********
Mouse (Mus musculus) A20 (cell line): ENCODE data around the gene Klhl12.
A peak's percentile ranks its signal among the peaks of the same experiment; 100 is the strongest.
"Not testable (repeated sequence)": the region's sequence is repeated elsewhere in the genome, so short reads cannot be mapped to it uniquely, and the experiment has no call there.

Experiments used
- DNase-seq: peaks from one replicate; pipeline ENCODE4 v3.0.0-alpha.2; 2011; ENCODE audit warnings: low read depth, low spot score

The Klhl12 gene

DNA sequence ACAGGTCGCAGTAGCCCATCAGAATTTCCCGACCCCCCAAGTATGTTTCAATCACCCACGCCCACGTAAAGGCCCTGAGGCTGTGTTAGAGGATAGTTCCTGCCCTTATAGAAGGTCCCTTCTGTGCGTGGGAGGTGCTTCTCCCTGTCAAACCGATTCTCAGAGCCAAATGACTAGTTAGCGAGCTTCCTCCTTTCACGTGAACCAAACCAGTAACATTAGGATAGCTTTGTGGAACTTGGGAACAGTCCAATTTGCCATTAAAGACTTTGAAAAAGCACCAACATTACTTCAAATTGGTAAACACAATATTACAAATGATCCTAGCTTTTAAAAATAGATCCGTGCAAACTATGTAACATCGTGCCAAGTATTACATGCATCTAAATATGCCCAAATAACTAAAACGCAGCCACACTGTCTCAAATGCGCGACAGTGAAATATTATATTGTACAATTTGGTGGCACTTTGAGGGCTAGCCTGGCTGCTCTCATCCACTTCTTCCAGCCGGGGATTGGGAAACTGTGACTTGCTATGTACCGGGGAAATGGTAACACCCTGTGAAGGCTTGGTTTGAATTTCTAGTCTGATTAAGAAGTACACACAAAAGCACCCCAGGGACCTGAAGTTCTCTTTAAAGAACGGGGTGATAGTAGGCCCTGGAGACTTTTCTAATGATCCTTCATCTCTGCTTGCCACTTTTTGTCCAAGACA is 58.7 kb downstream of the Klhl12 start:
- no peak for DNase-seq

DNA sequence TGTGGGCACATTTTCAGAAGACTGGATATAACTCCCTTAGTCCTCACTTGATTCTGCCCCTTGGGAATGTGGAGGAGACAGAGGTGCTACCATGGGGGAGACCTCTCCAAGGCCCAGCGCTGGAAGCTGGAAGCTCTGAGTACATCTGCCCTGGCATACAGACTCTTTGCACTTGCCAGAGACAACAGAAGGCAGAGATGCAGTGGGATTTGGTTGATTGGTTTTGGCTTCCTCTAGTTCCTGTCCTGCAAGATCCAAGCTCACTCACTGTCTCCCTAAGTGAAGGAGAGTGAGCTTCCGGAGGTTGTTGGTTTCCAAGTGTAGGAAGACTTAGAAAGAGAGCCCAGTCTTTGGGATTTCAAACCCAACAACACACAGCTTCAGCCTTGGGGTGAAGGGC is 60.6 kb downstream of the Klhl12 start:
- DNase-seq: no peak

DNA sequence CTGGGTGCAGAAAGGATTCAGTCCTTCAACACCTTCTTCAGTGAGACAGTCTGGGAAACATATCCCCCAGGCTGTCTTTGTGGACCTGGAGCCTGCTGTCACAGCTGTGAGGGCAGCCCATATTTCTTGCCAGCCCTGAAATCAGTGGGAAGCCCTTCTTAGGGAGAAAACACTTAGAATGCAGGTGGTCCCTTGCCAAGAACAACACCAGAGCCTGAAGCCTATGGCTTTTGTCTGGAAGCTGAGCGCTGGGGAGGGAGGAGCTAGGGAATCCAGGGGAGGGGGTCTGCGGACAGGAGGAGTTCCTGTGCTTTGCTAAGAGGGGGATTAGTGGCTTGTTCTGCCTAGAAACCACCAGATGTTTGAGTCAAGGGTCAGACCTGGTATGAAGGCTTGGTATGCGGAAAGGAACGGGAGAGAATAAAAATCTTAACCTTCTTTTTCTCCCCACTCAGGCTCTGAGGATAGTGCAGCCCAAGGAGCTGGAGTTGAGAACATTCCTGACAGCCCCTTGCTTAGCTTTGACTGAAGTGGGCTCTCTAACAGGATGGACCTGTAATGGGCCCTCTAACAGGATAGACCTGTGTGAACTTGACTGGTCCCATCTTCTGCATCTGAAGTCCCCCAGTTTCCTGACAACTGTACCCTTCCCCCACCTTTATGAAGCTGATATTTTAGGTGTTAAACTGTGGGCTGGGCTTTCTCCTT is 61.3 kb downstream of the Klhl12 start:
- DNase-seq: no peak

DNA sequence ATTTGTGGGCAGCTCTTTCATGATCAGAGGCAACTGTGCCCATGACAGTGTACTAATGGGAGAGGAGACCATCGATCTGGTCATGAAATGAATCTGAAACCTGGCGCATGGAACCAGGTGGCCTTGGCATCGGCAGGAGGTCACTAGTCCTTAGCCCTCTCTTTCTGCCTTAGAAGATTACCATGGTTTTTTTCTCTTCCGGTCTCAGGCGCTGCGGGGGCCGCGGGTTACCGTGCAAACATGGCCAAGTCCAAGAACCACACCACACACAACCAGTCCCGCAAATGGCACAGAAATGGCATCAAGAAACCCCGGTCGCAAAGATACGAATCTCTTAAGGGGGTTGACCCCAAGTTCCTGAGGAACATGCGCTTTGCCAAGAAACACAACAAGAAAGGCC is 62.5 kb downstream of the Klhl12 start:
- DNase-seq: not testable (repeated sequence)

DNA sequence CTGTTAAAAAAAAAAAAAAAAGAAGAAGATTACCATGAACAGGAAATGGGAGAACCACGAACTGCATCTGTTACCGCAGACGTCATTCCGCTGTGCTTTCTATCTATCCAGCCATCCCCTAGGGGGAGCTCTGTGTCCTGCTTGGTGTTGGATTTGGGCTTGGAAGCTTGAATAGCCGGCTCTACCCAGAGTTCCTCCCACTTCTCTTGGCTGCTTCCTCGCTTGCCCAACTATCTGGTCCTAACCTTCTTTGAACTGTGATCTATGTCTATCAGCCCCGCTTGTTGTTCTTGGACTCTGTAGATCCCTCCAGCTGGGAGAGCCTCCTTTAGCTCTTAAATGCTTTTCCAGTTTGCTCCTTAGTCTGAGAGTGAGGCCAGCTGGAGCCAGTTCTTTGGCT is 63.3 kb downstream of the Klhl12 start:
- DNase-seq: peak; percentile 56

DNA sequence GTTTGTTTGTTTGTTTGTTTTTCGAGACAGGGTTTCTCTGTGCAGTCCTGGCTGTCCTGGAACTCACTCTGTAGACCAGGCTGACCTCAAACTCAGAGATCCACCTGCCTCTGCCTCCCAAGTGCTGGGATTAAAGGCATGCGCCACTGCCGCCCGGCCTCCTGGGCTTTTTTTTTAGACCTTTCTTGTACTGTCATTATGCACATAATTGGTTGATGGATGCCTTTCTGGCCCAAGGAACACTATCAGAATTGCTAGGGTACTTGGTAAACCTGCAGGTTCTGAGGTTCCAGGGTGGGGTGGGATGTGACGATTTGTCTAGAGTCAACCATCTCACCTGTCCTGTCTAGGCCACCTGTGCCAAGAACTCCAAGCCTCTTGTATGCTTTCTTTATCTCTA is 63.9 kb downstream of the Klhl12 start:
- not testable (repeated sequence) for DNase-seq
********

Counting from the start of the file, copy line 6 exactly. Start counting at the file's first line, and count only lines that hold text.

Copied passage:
The Klhl12 gene